The hidden effects of breast cancer

The hidden effects of breast cancer

Breast cancer is the most common cancer in the UK and every year nearly 55,000 people are diagnosed with this devastating disease. Breast Cancer Care talks to people every day about their lives with breast cancer, the ups and downs, the difficult times and the many happy moments. So we know there’s more to breast cancer than people might realise.

This October, Breast Cancer Care’s #hiddeneffects campaign will tell the real story of what it is like to live with breast cancer. From the lesser known side effects of treatment, the impact on family life and relationships, to the daily fear of cancer returning, breast cancer changes everything.

When we think of breast cancer and its treatment we often think of the visible signs such as hair loss and how this might affect a person’s self image. But what can be just as profound are the effects of treatment which are hidden. The hidden effects of a breast cancer diagnosis can include exposing scars when swimming, the impact on your relationships and the side effects of hormone therapy to name but a few. These hidden effects are often very personal and their consequences often affect how people recover physically and emotionally. What many people don’t realise, often even close family members, is the huge impact breast cancer has on a person’s confidence, their body image and the feelings they have about the loss of their old self.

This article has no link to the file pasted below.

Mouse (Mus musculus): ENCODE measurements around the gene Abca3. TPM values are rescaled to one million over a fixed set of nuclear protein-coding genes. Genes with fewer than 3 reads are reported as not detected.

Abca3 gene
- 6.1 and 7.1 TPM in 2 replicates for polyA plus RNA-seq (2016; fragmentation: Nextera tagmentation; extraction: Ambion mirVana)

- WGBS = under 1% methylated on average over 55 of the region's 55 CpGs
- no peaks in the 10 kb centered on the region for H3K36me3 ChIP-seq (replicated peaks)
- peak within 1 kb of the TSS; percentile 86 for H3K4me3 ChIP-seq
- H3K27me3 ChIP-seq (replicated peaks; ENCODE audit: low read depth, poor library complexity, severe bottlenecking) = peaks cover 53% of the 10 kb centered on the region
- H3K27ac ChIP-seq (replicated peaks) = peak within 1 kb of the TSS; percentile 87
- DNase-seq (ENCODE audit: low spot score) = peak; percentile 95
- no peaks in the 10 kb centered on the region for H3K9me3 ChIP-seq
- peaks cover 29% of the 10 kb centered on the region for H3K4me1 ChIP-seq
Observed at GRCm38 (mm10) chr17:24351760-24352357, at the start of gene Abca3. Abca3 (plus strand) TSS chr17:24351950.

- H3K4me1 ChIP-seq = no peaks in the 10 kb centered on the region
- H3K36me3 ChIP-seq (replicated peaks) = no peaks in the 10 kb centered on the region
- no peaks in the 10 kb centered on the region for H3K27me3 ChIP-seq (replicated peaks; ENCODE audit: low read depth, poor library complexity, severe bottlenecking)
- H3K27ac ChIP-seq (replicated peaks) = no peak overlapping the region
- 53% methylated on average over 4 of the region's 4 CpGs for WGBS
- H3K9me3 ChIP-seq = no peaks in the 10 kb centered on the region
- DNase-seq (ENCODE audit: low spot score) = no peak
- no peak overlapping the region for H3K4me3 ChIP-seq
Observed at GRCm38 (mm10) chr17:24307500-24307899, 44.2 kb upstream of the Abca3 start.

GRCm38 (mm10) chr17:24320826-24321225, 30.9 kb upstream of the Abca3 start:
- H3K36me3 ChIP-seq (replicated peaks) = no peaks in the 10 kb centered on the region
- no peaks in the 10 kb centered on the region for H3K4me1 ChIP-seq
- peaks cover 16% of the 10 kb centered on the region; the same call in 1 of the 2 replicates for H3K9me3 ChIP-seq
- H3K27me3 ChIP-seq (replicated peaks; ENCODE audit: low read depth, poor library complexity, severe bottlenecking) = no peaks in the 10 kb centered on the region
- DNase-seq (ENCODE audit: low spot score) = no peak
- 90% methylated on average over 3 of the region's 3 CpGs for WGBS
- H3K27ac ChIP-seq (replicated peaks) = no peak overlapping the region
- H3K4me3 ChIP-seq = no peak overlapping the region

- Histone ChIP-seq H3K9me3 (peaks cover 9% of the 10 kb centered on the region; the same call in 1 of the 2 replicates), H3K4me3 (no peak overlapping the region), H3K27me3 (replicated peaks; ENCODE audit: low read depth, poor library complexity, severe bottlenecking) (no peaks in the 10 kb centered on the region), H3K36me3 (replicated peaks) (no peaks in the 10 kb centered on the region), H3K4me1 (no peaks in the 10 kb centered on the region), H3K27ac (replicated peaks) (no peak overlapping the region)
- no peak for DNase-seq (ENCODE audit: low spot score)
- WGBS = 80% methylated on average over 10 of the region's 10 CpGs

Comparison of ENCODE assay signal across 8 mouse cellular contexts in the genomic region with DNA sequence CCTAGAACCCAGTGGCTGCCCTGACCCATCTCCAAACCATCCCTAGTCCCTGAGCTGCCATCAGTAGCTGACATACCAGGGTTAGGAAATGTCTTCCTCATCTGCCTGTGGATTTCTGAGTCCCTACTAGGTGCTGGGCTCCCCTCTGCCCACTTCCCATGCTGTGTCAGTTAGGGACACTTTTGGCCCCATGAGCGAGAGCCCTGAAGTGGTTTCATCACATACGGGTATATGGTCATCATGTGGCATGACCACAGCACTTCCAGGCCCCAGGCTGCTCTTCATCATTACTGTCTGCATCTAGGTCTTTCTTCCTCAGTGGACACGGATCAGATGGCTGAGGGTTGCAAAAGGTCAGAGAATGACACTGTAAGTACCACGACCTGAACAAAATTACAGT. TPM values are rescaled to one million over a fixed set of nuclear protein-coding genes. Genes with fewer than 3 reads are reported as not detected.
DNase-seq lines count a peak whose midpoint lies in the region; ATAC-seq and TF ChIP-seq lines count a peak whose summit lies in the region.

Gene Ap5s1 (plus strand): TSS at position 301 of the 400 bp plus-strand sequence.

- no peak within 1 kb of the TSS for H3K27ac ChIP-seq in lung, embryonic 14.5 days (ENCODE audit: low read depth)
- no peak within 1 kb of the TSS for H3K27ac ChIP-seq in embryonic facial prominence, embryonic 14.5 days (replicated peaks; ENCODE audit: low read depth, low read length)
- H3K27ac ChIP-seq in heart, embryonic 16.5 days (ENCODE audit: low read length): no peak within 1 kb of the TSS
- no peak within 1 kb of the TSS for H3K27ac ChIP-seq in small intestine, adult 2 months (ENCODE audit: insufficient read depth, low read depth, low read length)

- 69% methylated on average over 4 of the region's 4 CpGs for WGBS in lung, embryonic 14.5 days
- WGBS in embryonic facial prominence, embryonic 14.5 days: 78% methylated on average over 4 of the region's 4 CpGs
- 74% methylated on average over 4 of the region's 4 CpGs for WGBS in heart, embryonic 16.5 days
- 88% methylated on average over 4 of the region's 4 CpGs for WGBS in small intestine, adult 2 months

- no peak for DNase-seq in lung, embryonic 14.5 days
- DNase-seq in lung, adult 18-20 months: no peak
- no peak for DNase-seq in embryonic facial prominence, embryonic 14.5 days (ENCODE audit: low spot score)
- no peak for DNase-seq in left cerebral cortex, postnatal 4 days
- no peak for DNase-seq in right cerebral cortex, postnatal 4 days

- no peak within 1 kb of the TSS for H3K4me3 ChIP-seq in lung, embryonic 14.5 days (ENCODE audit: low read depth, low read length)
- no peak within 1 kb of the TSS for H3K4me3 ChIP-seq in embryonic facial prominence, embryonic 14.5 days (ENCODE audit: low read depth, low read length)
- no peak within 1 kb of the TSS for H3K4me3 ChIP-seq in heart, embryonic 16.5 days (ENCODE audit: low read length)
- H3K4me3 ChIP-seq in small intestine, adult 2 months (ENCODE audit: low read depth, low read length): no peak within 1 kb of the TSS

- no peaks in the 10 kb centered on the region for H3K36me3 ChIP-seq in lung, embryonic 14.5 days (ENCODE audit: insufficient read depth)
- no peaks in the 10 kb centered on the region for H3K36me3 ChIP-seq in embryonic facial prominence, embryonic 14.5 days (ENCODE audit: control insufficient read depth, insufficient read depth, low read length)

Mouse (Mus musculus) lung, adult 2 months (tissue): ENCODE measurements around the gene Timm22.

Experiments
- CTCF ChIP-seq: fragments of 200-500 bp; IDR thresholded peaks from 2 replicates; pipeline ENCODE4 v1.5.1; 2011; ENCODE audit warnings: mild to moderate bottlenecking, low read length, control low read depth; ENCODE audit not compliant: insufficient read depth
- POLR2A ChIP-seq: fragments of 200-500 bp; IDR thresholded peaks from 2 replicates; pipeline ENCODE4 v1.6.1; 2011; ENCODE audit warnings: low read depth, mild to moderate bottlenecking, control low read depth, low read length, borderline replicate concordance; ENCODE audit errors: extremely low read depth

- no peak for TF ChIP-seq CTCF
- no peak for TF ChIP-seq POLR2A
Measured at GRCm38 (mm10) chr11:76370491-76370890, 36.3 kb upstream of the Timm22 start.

RachelRachel Rawson, Clinical Nurse Specialist at Breast Cancer Care, says: “We know it’s not always the obvious things that make breast cancer so brutal. It can be challenging after hospital-based treatment ends to adjust to a ‘new normal’ and cope with long-term physical and emotional effects. Breast cancer can still have a huge impact on people’s lives years later, which we why we want to highlight the hidden effects of the disease to share what it’s like for people facing breast cancer.”

For a woman having surgery there are surgical scars to deal with, potentially the loss of a breast, breast reconstruction and the loss of feeling and sensitivity in such an intimate part of a woman’s body. Being able to wear the clothes you have always worn with confidence can be challenging, a neck line may be too low, a particular piece of clothing may draw attention to a part of the body you no longer like and weight gain can mean that clothes don’t fit as well as they did before.

Women who are five, 10 and 20 years post-treatment can often still struggle to come to terms with the enormity of what has happened. It can be overwhelming, especially when a woman’s family and friends think she has ‘recovered’, looks ‘well’ and has her breast cancer diagnosis behind her.

Breast cancer care wendyWendy, 76, from Hertfordshire, was diagnosed with breast cancer when she was 72 after finding a lump in her breast. She says: “Being diagnosed with breast cancer was a shock. I had chemotherapy over my 73rd birthday. What has surprised me most is how the effects of my diagnosis have lasted long after the end of my treatment. Although I would never have thought body image would have been a concern for me and don’t wear sleeveless and strappy tops I am still very aware of now only having one breast. Though I often worry about the cancer coming back, my diagnosis has also put everything in perspective and I’m seizing the day by walking on the catwalk in Breast Cancer Care’s fashion show in October!”

We know that these hidden effects are not trivial and Breast Cancer Care’s specialist nurses, local services and emotional support network mean that no-one has to face breast cancer alone.

For more information about free services available for people living with, through and beyond breast cancer or to help us be there for more women facing its brutal effects visit: